Architects and designers call it “adaptive reuse”—I call it savvy uses for what you already own.
Did you make a New Year’s resolution? I did, and for once I think I can actually stick to it (unlike that “use less butter” one I made two years ago). This year, I have vowed to shop less for home décor and kitchen accoutrements and to find new and savvy uses for things I already own but that do not get used every day. I have a complete and utter love (or obsession, if you ask my husband) for all things entertaining related.
Each day, as I walk by one of my china cabinets (I may have six—shhhh!), there is a beautiful French soup tureen that just begs to be used. Pure white porcelain with lion head details and an elegant profile—it is probably one of my favorite pieces. Upon a closer observation, it is just a bowl, a vessel that can hold anything, not just soup! I was planning a dinner party a few days ahead and wanted to surprise my guests with an arrangement for the coffee table (where cocktails would be served) that wasn't my normal low-lying flower ball. Since soup was not on the menu, I imagined my tureen could be my “vase”! My thought wasn't even complete, but I bundled up and headed out to my local grocery store in search for my favorite flower—white hydrangeas.
Cut a piece of floral foam (oasis) to fit the size of your tureen (or other vessel). It does not have to completely fill the interior, but should be large enough to rest securely on the base of your container.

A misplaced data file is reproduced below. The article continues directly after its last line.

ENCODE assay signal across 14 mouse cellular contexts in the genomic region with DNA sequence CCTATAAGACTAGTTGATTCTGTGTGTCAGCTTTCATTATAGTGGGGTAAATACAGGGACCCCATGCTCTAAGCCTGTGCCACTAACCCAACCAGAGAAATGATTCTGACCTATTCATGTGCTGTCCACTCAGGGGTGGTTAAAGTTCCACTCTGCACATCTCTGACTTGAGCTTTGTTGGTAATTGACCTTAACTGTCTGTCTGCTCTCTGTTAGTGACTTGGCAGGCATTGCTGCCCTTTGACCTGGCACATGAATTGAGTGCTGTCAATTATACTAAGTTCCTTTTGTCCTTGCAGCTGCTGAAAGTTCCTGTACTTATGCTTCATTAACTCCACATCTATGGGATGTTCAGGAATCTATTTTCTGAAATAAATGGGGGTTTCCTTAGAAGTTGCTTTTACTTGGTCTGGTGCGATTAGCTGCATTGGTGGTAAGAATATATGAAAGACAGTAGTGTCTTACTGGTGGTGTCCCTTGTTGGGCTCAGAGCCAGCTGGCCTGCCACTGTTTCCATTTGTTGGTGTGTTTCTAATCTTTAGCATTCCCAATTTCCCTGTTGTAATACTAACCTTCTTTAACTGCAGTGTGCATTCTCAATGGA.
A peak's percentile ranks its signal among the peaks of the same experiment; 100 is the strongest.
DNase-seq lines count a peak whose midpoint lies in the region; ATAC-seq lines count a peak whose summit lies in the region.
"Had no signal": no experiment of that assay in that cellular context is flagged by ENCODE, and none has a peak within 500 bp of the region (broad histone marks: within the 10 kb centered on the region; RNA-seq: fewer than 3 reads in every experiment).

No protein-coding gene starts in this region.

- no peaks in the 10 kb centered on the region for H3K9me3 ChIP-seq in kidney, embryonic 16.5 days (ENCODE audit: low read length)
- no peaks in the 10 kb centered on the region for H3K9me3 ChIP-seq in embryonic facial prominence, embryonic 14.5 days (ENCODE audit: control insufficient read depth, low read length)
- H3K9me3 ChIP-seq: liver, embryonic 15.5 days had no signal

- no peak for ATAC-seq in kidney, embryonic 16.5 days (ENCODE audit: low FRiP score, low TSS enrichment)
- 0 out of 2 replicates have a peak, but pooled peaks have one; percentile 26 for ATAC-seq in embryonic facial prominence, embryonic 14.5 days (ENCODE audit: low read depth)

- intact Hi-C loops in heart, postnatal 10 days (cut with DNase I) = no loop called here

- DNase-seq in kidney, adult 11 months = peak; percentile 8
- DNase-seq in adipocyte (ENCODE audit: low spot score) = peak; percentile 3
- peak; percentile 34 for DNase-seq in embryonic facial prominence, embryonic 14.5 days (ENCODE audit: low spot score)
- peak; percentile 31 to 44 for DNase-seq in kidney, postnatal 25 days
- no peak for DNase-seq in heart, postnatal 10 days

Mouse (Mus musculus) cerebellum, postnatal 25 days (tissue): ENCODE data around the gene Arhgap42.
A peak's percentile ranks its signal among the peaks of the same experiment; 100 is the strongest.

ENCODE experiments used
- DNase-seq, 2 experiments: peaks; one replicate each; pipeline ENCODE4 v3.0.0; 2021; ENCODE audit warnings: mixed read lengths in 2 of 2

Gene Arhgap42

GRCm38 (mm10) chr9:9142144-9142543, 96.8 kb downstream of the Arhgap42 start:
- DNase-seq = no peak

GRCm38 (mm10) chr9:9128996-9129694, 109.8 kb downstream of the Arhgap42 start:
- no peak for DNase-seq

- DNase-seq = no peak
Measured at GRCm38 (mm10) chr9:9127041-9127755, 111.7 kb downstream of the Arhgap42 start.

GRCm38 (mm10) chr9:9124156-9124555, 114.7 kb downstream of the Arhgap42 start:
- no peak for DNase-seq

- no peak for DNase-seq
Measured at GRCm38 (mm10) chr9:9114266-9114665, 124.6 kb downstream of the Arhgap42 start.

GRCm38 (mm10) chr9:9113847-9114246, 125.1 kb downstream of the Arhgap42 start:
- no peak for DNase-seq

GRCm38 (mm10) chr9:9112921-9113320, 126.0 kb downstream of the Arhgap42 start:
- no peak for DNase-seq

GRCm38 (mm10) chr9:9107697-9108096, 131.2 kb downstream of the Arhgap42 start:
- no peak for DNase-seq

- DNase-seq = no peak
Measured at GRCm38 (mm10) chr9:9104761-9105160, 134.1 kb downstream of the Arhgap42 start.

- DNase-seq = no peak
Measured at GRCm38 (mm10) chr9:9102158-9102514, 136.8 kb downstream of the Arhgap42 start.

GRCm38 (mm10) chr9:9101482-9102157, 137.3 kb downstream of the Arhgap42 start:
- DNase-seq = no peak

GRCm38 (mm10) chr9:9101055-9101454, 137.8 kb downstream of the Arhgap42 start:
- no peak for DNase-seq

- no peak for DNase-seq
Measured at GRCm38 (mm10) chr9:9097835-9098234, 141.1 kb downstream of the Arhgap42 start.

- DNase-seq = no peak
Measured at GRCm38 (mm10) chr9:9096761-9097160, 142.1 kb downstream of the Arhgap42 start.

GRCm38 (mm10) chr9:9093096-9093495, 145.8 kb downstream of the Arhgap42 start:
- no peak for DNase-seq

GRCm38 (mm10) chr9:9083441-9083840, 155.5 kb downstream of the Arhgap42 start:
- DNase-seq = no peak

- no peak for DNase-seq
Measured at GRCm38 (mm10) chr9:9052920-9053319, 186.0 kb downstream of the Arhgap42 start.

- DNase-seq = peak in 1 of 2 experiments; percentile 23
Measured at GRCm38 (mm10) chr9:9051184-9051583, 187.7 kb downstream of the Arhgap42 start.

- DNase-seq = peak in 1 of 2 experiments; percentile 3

Fill your kitchen sink with tepid water. Place the foam on top of the water and allow it to gradually soak up water, until it is completely submerged. Gently remove the foam from the water and place it into your vessel.
Cut the stems of your blooms, on a diagonal, to the desired length. This will ensure each bloom can drink the most water.
Arrange flowers as you would in a vase, pushing each stem into the foam to the desired depth.
Add small amounts of water to the foam daily to ensure flowers are kept as fresh as possible.
**TIP: Floral foam is very forgiving. If you don’t like the shape you created using the flowers, gently pull the flowers out and start again!
If flowers are too fussy, try these other ideas:
Line a tureen with a linen napkin and use as a bread basket
An elegant fruit bowl
A cache pot (think how elegant an orchid would look!)
An ice bucket with silver tongs for cocktail parties
A silver tray filled with canapés set on top adds height to a food table or buffet
As a punch bowl filled with my Pear and Orange Punch
As a serving bowl – pasta, mashed potatoes, and of course soup
My original article was on VRAI Magazine - January 2015